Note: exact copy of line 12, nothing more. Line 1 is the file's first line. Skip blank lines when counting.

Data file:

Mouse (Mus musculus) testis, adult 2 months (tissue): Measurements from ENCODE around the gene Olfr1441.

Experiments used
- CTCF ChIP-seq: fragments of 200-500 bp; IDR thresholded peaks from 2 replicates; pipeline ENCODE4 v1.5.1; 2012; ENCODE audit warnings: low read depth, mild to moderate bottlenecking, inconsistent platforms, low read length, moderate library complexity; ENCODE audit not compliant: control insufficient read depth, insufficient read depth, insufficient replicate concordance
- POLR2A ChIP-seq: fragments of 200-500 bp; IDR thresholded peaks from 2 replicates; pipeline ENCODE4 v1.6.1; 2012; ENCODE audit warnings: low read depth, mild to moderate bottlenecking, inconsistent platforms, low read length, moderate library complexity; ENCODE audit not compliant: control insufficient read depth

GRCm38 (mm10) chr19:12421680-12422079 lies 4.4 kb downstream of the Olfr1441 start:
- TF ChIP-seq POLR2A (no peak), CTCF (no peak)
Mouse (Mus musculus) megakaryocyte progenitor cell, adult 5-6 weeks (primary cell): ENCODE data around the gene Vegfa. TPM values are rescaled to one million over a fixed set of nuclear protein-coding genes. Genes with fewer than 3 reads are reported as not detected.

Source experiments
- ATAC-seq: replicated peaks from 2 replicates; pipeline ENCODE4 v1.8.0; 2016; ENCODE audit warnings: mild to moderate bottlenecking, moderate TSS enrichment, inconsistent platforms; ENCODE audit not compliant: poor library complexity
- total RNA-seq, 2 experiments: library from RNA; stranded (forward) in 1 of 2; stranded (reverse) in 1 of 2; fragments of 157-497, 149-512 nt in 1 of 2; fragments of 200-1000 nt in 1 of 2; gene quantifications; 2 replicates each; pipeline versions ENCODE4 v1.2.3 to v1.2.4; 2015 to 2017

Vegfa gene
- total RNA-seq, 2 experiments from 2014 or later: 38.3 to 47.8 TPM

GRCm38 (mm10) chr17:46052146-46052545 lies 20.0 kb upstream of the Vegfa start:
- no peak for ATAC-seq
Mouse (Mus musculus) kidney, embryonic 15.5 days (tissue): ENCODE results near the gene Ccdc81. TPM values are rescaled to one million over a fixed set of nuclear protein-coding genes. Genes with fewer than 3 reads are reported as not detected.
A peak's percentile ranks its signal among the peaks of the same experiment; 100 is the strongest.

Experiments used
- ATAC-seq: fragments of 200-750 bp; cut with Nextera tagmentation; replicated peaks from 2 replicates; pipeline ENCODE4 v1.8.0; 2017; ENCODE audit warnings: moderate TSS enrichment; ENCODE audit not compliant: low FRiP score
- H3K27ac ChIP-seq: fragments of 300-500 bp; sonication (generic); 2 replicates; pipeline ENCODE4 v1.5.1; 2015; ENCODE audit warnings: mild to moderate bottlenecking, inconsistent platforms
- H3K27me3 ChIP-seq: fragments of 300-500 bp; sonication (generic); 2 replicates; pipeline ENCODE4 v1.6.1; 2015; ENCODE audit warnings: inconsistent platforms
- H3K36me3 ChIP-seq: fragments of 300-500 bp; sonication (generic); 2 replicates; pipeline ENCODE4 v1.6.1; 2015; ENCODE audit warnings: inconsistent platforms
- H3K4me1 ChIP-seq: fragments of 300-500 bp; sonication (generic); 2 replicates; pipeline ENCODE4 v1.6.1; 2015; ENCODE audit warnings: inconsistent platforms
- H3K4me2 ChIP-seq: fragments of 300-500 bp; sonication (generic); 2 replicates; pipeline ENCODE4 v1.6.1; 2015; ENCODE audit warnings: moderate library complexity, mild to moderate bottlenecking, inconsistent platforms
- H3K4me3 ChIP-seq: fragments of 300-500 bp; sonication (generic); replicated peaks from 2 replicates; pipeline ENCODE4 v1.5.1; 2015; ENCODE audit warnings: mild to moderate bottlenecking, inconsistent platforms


- total RNA-seq, 2 experiments from 2014 or later: 38.3 to 47.8 TPM